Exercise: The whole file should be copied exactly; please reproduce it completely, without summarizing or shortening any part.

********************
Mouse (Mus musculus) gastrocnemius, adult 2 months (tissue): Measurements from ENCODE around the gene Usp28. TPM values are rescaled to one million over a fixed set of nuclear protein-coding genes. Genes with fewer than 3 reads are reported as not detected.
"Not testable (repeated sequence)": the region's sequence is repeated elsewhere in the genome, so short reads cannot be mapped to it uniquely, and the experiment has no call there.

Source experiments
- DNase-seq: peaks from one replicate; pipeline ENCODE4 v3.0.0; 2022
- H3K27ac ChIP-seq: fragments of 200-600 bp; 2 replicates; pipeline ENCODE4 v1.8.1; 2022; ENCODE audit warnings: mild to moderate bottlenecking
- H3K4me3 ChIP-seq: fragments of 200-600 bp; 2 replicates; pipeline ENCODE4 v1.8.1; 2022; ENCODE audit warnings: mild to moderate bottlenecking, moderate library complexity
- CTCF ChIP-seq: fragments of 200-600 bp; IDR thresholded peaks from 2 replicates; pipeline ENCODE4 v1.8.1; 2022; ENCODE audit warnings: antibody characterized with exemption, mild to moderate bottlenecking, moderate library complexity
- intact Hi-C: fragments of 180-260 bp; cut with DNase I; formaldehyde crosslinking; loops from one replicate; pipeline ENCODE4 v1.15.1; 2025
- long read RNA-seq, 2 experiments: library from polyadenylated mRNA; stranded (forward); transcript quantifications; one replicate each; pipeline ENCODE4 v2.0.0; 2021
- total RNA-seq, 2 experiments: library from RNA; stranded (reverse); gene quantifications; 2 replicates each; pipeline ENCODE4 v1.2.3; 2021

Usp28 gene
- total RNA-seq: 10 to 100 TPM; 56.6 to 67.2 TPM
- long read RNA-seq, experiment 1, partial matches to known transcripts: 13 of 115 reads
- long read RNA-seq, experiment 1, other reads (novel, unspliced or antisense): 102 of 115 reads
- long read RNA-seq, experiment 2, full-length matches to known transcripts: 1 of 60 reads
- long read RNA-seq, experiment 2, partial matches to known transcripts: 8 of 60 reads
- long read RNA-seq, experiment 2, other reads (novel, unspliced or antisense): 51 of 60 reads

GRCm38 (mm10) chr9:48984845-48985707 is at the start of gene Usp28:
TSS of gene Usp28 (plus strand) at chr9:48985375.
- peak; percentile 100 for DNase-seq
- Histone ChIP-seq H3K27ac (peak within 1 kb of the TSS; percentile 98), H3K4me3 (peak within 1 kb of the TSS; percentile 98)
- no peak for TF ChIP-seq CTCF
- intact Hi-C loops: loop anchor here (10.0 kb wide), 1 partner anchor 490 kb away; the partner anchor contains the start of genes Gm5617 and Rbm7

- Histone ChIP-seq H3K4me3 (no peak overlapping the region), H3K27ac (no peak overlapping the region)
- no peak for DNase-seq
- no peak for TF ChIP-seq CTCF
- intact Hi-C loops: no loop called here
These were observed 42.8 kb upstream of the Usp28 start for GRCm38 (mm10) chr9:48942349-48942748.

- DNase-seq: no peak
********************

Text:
Mouse (Mus musculus) gastrocnemius, adult 2 months (tissue): Measurements from ENCODE around the gene Usp28. TPM values are rescaled to one million over a fixed set of nuclear protein-coding genes. Genes with fewer than 3 reads are reported as not detected.
"Not testable (repeated sequence)": the region's sequence is repeated elsewhere in the genome, so short reads cannot be mapped to it uniquely, and the experiment has no call there.

Source experiments
- DNase-seq: peaks from one replicate; pipeline ENCODE4 v3.0.0; 2022
- H3K27ac ChIP-seq: fragments of 200-600 bp; 2 replicates; pipeline ENCODE4 v1.8.1; 2022; ENCODE audit warnings: mild to moderate bottlenecking
- H3K4me3 ChIP-seq: fragments of 200-600 bp; 2 replicates; pipeline ENCODE4 v1.8.1; 2022; ENCODE audit warnings: mild to moderate bottlenecking, moderate library complexity
- CTCF ChIP-seq: fragments of 200-600 bp; IDR thresholded peaks from 2 replicates; pipeline ENCODE4 v1.8.1; 2022; ENCODE audit warnings: antibody characterized with exemption, mild to moderate bottlenecking, moderate library complexity
- intact Hi-C: fragments of 180-260 bp; cut with DNase I; formaldehyde crosslinking; loops from one replicate; pipeline ENCODE4 v1.15.1; 2025
- long read RNA-seq, 2 experiments: library from polyadenylated mRNA; stranded (forward); transcript quantifications; one replicate each; pipeline ENCODE4 v2.0.0; 2021
- total RNA-seq, 2 experiments: library from RNA; stranded (reverse); gene quantifications; 2 replicates each; pipeline ENCODE4 v1.2.3; 2021

Usp28 gene
- total RNA-seq: 10 to 100 TPM; 56.6 to 67.2 TPM
- long read RNA-seq, experiment 1, partial matches to known transcripts: 13 of 115 reads
- long read RNA-seq, experiment 1, other reads (novel, unspliced or antisense): 102 of 115 reads
- long read RNA-seq, experiment 2, full-length matches to known transcripts: 1 of 60 reads
- long read RNA-seq, experiment 2, partial matches to known transcripts: 8 of 60 reads
- long read RNA-seq, experiment 2, other reads (novel, unspliced or antisense): 51 of 60 reads

GRCm38 (mm10) chr9:48984845-48985707 is at the start of gene Usp28:
TSS of gene Usp28 (plus strand) at chr9:48985375.
- peak; percentile 100 for DNase-seq
- Histone ChIP-seq H3K27ac (peak within 1 kb of the TSS; percentile 98), H3K4me3 (peak within 1 kb of the TSS; percentile 98)
- no peak for TF ChIP-seq CTCF
- intact Hi-C loops: loop anchor here (10.0 kb wide), 1 partner anchor 490 kb away; the partner anchor contains the start of genes Gm5617 and Rbm7

- Histone ChIP-seq H3K4me3 (no peak overlapping the region), H3K27ac (no peak overlapping the region)
- no peak for DNase-seq
- no peak for TF ChIP-seq CTCF
- intact Hi-C loops: no loop called here
These were observed 42.8 kb upstream of the Usp28 start for GRCm38 (mm10) chr9:48942349-48942748.

- DNase-seq: no peak